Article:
In the field of pharmaceutical research, there is a perception that sometimes substances which can’t be patented in their naturally occurring form aren’t adequately studied. This is because no drug company gets to corner the market for that particular active ingredient by claiming that they invented it in a lab. Patient advocate groups believe that many highly effective plant-based treatment options are overlooked because of this. However, there are actually quite a few natural substances that are prescribed in dermatology regularly with good results. Many of these products are studied and tested extensively. For example, azelaic acid has been given close scrutiny for its ability to treat rosacea.
What Is Azelaic Acid?
This saturated dicarboxylic acid is a yeast byproduct found in wheat and several other grains. The acid is generally used in creams and gels in concentrations of 15% to treat rosacea. The substance has anti-inflammatory properties and is believed to be effective in killing bacteria as well. Unlike some other preparations prescribed for skin conditions, this ingredient is not noted for increasing sensitivity to sun exposure. However, it can cause skin irritation symptoms such as redness, drying, peeling, or itching in some individuals. This is one reason it is available only by prescription in the United States. Rosacea patients should always follow their dermatologist’s instructions for using products such as Finacea and Azelex to reduce the likelihood of side effects.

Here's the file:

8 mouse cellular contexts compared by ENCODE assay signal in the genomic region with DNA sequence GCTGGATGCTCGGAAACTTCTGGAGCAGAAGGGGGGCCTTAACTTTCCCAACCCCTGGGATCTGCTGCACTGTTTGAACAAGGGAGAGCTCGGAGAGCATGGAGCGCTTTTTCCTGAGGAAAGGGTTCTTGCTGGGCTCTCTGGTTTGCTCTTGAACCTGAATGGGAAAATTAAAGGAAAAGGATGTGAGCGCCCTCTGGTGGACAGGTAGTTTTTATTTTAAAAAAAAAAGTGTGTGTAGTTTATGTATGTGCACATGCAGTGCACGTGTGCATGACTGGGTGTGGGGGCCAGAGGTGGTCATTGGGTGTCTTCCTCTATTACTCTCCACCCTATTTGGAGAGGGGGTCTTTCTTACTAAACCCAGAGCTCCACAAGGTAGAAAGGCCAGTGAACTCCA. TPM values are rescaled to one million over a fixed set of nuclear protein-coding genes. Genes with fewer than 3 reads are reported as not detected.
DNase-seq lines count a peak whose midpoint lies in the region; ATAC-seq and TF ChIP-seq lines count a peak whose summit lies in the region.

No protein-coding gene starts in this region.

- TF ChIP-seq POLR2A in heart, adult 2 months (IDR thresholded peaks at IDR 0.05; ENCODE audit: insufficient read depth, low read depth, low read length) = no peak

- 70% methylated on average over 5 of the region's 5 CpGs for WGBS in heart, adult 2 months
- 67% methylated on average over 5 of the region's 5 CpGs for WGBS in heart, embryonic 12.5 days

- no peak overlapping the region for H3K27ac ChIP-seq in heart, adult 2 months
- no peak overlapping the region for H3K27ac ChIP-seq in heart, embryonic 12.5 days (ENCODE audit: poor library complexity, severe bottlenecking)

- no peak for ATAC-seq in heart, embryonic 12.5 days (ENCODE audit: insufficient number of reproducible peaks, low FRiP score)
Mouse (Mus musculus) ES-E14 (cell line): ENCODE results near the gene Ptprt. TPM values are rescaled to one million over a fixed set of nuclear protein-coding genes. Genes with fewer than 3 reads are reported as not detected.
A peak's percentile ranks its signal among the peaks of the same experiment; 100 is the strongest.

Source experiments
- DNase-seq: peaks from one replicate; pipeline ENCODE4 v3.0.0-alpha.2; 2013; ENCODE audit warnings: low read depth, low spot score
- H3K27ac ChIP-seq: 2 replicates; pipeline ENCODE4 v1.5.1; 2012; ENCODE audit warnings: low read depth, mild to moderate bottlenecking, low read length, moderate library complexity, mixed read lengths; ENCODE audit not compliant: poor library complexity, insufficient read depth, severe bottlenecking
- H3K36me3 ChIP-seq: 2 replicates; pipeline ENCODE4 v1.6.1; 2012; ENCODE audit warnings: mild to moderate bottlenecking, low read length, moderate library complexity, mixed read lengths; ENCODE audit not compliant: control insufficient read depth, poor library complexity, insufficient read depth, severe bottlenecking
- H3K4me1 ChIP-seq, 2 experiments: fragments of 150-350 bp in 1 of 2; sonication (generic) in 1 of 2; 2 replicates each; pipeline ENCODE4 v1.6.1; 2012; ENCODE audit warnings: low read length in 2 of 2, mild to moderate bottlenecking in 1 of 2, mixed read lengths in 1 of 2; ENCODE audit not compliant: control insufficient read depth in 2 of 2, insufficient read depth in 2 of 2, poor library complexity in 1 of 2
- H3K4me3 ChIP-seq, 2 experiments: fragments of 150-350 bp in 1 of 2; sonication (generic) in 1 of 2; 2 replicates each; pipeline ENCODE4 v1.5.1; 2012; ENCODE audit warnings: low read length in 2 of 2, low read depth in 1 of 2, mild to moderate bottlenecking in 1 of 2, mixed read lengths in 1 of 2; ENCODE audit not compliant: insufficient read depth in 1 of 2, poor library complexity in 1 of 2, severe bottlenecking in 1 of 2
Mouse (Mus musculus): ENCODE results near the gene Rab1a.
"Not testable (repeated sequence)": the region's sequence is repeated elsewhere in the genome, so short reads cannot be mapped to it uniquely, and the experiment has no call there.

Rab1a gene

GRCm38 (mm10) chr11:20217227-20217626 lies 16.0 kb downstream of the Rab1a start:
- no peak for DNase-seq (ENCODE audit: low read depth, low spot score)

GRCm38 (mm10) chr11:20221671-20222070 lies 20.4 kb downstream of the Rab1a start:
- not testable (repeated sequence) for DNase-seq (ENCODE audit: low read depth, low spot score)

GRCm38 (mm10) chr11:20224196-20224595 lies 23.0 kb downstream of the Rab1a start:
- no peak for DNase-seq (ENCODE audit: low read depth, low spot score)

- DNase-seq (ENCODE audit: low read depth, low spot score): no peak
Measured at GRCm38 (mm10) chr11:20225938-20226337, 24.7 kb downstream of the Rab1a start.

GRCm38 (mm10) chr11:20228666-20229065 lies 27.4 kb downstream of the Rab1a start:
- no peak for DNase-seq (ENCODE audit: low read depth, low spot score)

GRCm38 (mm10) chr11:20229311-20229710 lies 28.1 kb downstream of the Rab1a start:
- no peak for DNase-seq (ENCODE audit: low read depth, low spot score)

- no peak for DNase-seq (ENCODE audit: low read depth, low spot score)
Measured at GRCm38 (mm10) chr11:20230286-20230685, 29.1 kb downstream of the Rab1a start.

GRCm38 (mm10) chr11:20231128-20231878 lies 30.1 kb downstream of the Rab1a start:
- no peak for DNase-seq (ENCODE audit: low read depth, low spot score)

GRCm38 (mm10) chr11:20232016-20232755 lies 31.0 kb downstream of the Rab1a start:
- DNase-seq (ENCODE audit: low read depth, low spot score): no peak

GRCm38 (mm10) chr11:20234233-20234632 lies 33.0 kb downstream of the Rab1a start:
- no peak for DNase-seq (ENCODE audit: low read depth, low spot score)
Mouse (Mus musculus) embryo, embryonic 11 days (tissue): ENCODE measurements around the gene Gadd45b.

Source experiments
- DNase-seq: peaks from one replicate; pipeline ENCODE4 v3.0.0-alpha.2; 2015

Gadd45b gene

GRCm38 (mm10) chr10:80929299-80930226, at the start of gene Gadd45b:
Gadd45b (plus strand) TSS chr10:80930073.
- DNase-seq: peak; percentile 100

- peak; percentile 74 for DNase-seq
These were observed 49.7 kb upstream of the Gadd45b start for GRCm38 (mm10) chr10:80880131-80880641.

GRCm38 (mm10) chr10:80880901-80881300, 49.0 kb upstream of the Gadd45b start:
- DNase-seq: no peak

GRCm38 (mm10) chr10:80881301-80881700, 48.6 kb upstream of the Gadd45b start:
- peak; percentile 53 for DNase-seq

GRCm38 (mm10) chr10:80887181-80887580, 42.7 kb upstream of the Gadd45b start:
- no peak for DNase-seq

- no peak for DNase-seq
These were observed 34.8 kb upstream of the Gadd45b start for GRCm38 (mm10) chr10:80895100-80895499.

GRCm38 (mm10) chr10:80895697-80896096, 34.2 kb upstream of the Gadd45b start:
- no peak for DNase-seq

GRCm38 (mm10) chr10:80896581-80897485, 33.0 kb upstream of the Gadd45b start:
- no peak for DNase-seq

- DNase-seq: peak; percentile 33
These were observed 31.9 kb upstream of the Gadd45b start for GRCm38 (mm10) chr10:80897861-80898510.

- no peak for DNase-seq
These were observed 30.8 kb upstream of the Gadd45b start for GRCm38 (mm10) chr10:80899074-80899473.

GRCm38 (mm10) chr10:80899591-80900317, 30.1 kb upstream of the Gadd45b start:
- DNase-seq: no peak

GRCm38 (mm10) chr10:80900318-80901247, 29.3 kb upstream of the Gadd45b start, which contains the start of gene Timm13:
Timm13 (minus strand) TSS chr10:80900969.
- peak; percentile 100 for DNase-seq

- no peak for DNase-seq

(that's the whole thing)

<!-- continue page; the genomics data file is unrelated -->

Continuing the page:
Recent Evidence From Dermatology Studies
One azelaic acid study has shed some light on the mechanism by which this medication actually works to reduce inflammation caused by UVB radiation exposure. Sunlight is one of the top triggers for rosacea symptoms; the information gained through this study may prove useful in creating even more effective topical rosacea treatments. The acid apparently affects the protein activities of RNA in skin cells called keratinocytes (these make up 95% of the epidermis) and in the molecules that transfer signals between cells. The medication has a dual effect of suppressing an unwanted response and promoting a desired response at the molecular level.
Another recent trial contrasted patients using a 15% acid gel with those using metronizadole gel. At the 6 week mark, the patients using the acid gel showed much greater improvement – but at other points during the trial both treatments had similar success rates. Regardless, azelaic acid is being shown to provide significant results for patients with both moderate and severe rosacea inflammation. Quick reduction of rosacea symptoms and long term remission for a high percentage of patients are two of the benefits confirmed by clinical evidence.